When the Federal Open Market Committee announced yesterday that “the pace of economic recovery is likely to be more modest in the near term than had been anticipated,” stocks in Europe lost three percent of their value, interest rates on the U.S. 10-year Treasury note dropped startlingly as investors ran to safety, and the dollar hit the lowest level against the Japanese Yen since 1995.
Addison Wiggin asked his readers to imagine an older happily married couple, having their usual morning breakfast together:
They work well together, though maybe the lady of the house has been “the better half” lately … doing a larger burden of the work, paying more bills, keeping the house together and so on. But nevertheless, things are good, so it seems. Times are a little tough, but there’s no imminent reason to suspect the relationship won’t last.
When ABC News announced that Fannie Mae and Freddie Mac would be de-listed by the New York Stock Exchange on July 8, writer Rich Blake said that “these once mighty enterprises will trade alongside stocks on the Over-The-Counter Bulletin Board, a place where many companies go to die.”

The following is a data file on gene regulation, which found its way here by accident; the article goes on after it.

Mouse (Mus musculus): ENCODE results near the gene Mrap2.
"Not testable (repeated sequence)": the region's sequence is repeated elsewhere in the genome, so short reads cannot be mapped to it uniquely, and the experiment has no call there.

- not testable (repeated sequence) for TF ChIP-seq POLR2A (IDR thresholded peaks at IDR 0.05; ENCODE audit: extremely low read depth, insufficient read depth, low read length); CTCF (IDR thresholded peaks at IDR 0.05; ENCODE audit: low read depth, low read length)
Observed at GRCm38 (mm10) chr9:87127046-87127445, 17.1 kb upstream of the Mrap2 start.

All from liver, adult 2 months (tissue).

On Friday Reuters reported that non-government payrolls rose only slightly in June and overall employment fell “for the first time this year … indicating the economic recovery is failing to pick up steam.” This report followed several others last week indicating weakness in consumer spending, housing, and manufacturing which “have heightened fears [that] the economy could slip back into a recession.”
Just when Americans thought that the bailouts were over, Bloomberg Financial News service reported on June 13 that the final tab for Fannie Mae and Freddie Mac bailout is increasing and may total as much as $1 trillion.